Cape May and Atlantic counties are hiring the Coastal Research Center at Richard Stockton College to review the new soon-to-be-released federal flood maps.
Cape May County Freeholder Director Jerry Thornton said a joint agreement has been worked out, with each county splitting the cost. The Board of Freeholders recently approved paying the center $4,729 for its half of the work.
Thornton said coastal geologist Stewart Farrell will be heading the review.
“He’s an expert in tidal flow, wave actions and things like that. He will look at the maps and advise us what to do,” Thornton said.
The Federal Emergency Management Agency rushed out advisory maps following Hurricane Sandy as the agency worked on the first major revision to the maps in a quarter century. The revision had been under way before Sandy.
The maps will be the basis for Flood Insurance Rate maps due to come out in 2014. The maps could call for elevating buildings along the coast, and not doing so could make flood insurance more expensive. This could impact the ability of people to buy flood policies and secure mortgages, and therefore has created quite a bit of concern within the shore real estate industry.
Thornton said he expects preliminary maps to come out for Atlantic County in July or August and for Cape May County in October. After they come out, there will be a chance to argue for revisions.
“We just want to make sure the information we’re getting from the federal scientists, and they’re supposed to be the experts, is rational. We weren’t happy with what the advisory maps,” Thornton said.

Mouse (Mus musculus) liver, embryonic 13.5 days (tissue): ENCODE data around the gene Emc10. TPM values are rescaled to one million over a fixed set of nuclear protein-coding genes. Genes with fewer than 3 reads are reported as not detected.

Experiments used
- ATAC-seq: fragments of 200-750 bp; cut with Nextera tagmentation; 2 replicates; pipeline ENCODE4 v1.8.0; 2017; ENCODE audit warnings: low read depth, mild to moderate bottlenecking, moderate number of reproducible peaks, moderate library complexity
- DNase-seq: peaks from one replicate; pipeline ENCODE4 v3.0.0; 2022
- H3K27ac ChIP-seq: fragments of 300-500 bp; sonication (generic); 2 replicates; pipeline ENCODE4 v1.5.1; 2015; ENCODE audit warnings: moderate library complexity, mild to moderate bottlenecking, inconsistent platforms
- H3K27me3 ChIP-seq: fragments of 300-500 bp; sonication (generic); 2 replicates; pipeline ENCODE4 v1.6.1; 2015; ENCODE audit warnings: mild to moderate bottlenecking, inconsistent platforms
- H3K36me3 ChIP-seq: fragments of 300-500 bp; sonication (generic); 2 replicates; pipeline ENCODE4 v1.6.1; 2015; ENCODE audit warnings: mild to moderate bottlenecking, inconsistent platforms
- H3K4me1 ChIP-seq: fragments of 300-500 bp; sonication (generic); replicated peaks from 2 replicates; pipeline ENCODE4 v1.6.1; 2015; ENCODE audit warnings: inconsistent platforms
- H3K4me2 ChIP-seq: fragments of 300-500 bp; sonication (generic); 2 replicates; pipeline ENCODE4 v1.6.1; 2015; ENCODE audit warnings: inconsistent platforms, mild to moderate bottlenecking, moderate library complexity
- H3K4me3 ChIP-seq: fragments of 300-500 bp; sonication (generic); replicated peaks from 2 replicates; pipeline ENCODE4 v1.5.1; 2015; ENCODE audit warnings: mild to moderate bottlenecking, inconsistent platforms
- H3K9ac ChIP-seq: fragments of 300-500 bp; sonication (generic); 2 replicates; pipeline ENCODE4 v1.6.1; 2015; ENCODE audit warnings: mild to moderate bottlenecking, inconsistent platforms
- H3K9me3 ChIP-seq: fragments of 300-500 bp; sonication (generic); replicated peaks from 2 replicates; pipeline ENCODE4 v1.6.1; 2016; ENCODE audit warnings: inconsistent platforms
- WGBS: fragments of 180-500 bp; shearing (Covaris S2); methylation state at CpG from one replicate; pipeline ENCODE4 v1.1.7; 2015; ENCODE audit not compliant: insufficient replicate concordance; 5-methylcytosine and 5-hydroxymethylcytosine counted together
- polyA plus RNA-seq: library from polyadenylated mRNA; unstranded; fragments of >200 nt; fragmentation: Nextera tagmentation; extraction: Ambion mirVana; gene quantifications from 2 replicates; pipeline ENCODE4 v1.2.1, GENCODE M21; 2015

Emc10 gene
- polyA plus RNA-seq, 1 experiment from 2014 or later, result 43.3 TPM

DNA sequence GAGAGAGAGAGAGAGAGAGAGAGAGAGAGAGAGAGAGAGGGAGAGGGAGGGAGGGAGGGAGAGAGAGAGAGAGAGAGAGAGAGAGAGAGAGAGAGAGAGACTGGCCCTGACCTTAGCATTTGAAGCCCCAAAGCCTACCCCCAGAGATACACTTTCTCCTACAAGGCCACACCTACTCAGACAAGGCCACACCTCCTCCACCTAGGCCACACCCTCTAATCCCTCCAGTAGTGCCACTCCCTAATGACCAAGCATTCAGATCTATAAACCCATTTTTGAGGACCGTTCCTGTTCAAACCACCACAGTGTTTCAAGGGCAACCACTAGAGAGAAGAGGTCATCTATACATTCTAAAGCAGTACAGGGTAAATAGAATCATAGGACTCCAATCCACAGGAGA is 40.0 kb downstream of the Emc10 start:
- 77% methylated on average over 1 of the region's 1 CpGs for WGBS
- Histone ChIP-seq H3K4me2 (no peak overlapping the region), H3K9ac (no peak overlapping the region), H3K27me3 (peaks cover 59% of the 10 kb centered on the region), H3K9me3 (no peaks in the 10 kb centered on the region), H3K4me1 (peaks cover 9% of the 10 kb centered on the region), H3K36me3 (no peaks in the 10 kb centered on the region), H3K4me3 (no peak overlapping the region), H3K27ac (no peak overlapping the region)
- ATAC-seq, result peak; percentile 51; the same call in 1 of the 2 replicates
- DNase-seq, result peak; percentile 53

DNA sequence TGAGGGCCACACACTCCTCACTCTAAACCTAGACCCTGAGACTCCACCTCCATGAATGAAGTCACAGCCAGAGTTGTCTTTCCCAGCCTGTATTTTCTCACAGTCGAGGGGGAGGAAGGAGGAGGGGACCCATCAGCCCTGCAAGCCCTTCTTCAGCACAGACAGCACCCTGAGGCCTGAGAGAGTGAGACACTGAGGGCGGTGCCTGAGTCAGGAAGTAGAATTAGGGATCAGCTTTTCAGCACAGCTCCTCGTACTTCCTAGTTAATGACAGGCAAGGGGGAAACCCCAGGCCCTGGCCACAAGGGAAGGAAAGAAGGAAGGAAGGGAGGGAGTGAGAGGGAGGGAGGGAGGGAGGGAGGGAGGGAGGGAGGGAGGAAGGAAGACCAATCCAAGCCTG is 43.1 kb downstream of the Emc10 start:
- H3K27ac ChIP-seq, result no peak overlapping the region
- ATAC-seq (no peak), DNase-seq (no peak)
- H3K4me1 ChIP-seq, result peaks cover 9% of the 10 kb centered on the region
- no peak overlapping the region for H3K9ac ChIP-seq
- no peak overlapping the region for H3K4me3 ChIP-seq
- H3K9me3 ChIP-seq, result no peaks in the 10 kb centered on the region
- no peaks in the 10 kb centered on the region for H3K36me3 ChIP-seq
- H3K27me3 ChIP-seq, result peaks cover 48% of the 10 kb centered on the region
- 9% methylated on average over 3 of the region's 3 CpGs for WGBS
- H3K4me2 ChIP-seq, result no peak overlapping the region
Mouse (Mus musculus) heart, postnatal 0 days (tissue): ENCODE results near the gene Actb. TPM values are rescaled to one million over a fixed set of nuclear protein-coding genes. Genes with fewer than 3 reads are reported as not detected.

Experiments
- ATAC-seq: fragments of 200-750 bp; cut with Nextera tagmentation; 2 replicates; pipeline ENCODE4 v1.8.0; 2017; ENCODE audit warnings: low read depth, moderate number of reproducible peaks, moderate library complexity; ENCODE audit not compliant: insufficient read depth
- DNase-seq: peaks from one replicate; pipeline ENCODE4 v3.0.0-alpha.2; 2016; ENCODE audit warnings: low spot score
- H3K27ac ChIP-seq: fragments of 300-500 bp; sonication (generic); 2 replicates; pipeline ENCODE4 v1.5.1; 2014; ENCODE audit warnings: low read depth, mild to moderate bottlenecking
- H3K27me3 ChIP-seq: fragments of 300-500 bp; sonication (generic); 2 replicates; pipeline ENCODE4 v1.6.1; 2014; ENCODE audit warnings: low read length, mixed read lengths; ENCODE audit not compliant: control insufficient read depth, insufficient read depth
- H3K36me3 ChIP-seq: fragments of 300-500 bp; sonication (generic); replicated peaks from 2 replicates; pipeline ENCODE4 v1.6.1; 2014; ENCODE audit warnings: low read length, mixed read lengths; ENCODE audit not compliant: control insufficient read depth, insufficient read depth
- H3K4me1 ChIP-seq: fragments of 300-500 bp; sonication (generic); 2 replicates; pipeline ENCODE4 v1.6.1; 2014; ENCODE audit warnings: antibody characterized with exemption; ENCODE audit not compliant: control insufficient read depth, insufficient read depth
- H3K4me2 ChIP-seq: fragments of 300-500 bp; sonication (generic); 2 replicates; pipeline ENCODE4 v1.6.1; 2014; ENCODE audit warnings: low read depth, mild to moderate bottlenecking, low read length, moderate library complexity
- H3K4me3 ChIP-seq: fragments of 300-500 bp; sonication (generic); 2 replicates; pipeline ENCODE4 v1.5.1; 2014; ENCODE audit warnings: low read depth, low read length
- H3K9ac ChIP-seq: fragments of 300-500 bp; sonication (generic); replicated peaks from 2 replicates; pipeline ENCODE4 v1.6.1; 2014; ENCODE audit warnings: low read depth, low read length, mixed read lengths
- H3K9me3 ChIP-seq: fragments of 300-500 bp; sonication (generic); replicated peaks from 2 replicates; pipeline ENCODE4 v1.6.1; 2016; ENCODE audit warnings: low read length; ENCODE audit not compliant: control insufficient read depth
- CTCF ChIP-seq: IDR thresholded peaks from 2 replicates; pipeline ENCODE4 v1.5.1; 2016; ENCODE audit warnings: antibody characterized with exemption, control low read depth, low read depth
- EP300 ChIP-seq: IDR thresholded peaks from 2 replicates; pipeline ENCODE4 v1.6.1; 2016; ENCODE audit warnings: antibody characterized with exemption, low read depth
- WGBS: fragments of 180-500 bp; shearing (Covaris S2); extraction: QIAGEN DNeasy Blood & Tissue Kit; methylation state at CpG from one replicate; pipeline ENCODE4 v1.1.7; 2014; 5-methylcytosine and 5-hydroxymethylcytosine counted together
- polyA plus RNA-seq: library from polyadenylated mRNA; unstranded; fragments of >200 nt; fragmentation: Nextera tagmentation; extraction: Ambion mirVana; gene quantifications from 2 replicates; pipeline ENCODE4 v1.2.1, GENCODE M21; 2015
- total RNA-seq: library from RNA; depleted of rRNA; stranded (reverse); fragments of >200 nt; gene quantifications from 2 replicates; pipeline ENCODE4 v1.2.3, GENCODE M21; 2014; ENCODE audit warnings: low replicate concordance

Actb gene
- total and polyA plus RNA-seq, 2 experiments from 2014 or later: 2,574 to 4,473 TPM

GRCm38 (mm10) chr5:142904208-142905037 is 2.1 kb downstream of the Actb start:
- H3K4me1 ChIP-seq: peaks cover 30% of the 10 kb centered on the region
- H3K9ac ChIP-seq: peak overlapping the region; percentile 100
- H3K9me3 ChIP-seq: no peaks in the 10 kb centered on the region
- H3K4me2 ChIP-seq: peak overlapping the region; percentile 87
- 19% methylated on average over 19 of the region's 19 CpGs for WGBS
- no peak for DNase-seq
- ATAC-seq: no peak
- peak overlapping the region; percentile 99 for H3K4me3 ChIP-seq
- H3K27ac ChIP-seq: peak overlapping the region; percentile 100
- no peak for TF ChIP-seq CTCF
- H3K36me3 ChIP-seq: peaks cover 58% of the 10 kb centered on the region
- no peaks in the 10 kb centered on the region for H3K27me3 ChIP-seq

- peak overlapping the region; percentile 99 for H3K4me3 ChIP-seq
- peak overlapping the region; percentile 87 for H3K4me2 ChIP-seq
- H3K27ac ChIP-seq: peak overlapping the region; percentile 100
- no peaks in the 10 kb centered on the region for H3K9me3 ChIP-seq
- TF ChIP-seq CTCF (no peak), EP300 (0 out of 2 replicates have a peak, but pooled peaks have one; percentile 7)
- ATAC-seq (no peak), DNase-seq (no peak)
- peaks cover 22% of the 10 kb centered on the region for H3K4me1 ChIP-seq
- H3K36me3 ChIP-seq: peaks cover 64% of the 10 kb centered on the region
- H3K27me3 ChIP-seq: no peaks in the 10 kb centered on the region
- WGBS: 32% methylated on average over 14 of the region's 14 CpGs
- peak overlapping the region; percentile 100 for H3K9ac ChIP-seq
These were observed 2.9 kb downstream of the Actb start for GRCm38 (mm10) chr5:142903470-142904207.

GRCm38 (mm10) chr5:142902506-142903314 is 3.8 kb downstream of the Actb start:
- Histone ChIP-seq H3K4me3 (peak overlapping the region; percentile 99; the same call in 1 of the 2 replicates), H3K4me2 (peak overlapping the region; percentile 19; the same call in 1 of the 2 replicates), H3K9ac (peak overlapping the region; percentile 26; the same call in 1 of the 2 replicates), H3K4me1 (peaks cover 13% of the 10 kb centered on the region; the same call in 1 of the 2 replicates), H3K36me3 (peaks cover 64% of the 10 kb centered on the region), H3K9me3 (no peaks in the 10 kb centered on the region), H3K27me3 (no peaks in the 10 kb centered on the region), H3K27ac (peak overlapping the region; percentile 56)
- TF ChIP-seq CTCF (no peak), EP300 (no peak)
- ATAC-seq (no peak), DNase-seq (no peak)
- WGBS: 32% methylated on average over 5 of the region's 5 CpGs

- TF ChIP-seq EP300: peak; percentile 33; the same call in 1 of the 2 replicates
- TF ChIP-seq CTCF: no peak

Farrell said FEMA has been seeking input from the shore towns, such as where new bulkheads have been constructed, where protective plantings have been installed, areas of new construction and other details.
Farrell said the key question is whether strict zones along the back bays in the advisory maps will be relaxed. He said the advisory maps called for elevating buildings as high as 15 feet above base flood elevation and using piling to support houses. He said these zones extended from one to six blocks off the bay in some towns and included mainland communities facing bays.
“We can compare the advisory maps to the preliminary maps and see how much the bayside V (velocity) zone changed. That’s the key,” Farrell said.
Thornton, however, supported FEMA’s decision to come out with advisory maps to prevent people whose homes were damaged by Sandy from rebuilding at the old elevations.
“Under the circumstances, it was the right thing to do. It would have been an outrage if people started to rebuild and found out they were out of compliance,” Thornton said.
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